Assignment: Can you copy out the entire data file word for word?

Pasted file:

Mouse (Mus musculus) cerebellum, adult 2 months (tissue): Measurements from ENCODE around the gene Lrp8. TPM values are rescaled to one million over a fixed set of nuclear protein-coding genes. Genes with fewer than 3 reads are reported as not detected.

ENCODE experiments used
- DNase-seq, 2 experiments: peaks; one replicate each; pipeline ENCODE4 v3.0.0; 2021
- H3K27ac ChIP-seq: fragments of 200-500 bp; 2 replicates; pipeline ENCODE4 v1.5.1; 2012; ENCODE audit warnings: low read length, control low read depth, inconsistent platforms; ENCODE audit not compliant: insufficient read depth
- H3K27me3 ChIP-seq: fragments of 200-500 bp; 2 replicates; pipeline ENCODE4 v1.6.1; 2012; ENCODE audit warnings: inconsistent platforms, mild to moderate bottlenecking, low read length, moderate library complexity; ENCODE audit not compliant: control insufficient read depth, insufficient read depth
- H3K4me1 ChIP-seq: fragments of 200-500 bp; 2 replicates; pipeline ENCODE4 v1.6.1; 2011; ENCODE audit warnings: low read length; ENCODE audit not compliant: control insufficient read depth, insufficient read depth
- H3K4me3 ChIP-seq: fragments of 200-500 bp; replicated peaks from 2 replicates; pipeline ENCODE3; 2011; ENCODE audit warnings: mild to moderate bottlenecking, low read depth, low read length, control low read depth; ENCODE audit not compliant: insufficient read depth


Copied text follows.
Mouse (Mus musculus) cerebellum, adult 2 months (tissue): Measurements from ENCODE around the gene Lrp8. TPM values are rescaled to one million over a fixed set of nuclear protein-coding genes. Genes with fewer than 3 reads are reported as not detected.

ENCODE experiments used
- DNase-seq, 2 experiments: peaks; one replicate each; pipeline ENCODE4 v3.0.0; 2021
- H3K27ac ChIP-seq: fragments of 200-500 bp; 2 replicates; pipeline ENCODE4 v1.5.1; 2012; ENCODE audit warnings: low read length, control low read depth, inconsistent platforms; ENCODE audit not compliant: insufficient read depth
- H3K27me3 ChIP-seq: fragments of 200-500 bp; 2 replicates; pipeline ENCODE4 v1.6.1; 2012; ENCODE audit warnings: inconsistent platforms, mild to moderate bottlenecking, low read length, moderate library complexity; ENCODE audit not compliant: control insufficient read depth, insufficient read depth
- H3K4me1 ChIP-seq: fragments of 200-500 bp; 2 replicates; pipeline ENCODE4 v1.6.1; 2011; ENCODE audit warnings: low read length; ENCODE audit not compliant: control insufficient read depth, insufficient read depth
- H3K4me3 ChIP-seq: fragments of 200-500 bp; replicated peaks from 2 replicates; pipeline ENCODE3; 2011; ENCODE audit warnings: mild to moderate bottlenecking, low read depth, low read length, control low read depth; ENCODE audit not compliant: insufficient read depth